July 26, 2022
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Jeff Wasserman/Stocksy United
There is no right or wrong way to feel when you’re diagnosed with a chronic condition like MS. Your feelings, whatever they may be, are valid.
An MS diagnosis can bring on a flood of emotions — anger, disbelief, grief, and more.
It can be hard to accept that life as you knew it has changed. Navigating a new reality of doctor’s appointments and modified daily activities can cause distress and sadness.
Mourning your life before your diagnosis is completely normal, but it’s important to manage your anger and related grief so it doesn’t consume you. Prolonged anger has been linked to depression and other health problems.
Members of the Bezzy MS community understand the big emotions that come with the condition. Here’s their advice for managing anger post MS diagnosis.
“I don’t think you ever have to be positive about your MS, but be positive about you. You are not your MS — you are your strength, and your culture, your family, and your history — and none of these are affected by this dreadful disease.
There has never been a better time to be an MS’er — treatments for both MS and symptoms have never been so advanced. In this day and age, any of the physical symptoms can be accommodated, so the mental aspect is the final battleground. Live, laugh, breathe, and love — you can do this.” — Tinns
“After 30 years with MS, I found I needed to find a hobby, join a support group, or volunteer at the library. My advice is to try to find something you can find joy in. Maybe it’s just binge-watching a TV series, finding a local support group, or calling a friend.” — Lynne
“I notice emotional stress really takes a toll on my energy level and cognitive ability, almost as if being angry or stressed totally wipes me out. It’s not that I’m positive about my MS, I do hate it very much, but I choose to focus on the positives in my life so as not to make a bad situation worse.” — Mishy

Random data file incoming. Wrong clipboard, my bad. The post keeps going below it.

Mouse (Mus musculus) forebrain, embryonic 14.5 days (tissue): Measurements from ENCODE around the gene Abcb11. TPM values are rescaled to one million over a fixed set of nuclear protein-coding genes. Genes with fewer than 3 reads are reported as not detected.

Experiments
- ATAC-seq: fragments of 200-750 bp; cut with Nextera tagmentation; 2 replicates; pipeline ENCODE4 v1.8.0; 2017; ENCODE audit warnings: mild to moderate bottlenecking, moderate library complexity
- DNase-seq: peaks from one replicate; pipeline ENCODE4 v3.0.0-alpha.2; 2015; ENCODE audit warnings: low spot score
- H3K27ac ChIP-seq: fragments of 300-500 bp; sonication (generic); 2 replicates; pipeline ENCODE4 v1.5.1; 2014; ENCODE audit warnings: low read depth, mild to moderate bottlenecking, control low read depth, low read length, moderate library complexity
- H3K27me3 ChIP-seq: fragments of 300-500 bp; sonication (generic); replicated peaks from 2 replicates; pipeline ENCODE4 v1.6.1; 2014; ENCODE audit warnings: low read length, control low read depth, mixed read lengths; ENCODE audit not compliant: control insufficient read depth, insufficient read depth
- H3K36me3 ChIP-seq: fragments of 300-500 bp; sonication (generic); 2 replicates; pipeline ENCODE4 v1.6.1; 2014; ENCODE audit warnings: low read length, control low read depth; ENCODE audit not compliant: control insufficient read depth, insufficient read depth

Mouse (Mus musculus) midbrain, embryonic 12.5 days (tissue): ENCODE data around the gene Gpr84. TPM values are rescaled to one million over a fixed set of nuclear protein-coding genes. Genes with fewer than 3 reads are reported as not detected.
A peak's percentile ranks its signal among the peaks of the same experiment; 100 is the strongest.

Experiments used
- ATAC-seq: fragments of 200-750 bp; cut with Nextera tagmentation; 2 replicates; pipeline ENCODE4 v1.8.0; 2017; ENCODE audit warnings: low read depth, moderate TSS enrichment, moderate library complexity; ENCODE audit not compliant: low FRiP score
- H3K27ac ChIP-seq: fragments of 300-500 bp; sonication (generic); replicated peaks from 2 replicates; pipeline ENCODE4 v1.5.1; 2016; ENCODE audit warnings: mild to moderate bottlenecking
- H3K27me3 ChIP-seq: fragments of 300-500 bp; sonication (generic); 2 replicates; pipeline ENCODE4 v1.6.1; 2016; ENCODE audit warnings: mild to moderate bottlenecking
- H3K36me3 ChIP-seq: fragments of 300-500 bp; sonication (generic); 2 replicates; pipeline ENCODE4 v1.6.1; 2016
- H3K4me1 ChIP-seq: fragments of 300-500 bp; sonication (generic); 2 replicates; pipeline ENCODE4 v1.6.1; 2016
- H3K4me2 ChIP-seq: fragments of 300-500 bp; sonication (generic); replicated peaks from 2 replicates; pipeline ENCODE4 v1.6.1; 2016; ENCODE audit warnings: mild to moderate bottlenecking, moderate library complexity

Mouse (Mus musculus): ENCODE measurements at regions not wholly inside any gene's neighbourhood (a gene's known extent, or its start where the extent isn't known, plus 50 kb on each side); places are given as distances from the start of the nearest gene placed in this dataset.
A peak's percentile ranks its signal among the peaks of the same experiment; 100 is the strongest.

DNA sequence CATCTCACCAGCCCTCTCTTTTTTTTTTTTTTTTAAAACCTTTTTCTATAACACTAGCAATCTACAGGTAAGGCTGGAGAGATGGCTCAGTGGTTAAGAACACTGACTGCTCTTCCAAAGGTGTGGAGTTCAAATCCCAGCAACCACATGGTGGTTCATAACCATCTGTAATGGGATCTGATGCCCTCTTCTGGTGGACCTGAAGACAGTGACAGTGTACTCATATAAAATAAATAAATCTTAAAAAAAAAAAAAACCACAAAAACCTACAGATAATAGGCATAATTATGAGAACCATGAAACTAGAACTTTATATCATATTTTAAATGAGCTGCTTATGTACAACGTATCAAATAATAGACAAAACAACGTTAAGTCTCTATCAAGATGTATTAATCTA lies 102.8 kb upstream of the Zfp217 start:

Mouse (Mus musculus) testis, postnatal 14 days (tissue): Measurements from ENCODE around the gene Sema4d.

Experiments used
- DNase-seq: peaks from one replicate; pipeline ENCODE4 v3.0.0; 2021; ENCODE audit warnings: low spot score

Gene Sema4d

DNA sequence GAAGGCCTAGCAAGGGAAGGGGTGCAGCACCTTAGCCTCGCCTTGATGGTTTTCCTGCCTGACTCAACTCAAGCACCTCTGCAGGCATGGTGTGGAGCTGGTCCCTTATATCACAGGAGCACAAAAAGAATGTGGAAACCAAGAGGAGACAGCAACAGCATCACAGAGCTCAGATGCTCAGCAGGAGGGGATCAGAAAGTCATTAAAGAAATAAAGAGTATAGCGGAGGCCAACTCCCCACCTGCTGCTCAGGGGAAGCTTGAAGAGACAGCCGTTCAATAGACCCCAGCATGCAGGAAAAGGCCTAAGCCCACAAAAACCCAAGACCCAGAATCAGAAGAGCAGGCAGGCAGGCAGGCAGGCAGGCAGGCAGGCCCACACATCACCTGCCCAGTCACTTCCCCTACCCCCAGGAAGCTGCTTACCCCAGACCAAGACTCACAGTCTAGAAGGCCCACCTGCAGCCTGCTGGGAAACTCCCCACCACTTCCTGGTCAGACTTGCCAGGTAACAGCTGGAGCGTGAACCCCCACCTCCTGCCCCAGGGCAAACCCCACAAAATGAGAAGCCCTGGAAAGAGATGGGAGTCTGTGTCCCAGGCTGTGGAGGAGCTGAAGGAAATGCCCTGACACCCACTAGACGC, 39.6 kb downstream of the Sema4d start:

“I go through the entire grief cycle, sometimes daily. But I’m trying to let go of the anger because of how ineffective it is for me and how bad stress is for MS. Plus, it hurts my husband and kids. I’m trying hard with therapy to change my thoughts and accept that this is just my life now, and I cannot control it.
Don’t ever discount your emotions but try to find an outlet for the anger — writing, or a punching bag if you have the strength.” — MtnMaggie
“I was angry at the beginning, then I went to grief counseling. I dealt with it. I learned I could still make a difference in many lives. I’ve had MS for 25 years. I’ve made a big difference in many lives and learned I could paint. My life is full, and I am happy.” — Verna Stearns
There’s no right or wrong way to feel when you’re diagnosed with a chronic condition like MS. Your feelings, whatever they may be, are valid.
You may feel anger years after your diagnosis, too. Processing grief isn’t a one-and-done experience — sometimes, anger ebbs and flows.
Grief counseling can help you to process your emotions at any stage in your MS journey. Never feel ashamed to ask for help.
If you want to learn how others cope with grief and anger, visit the Personal Community forum at Bezzy MS. You’re not on this journey alone.
Medically reviewed on July 26, 2022
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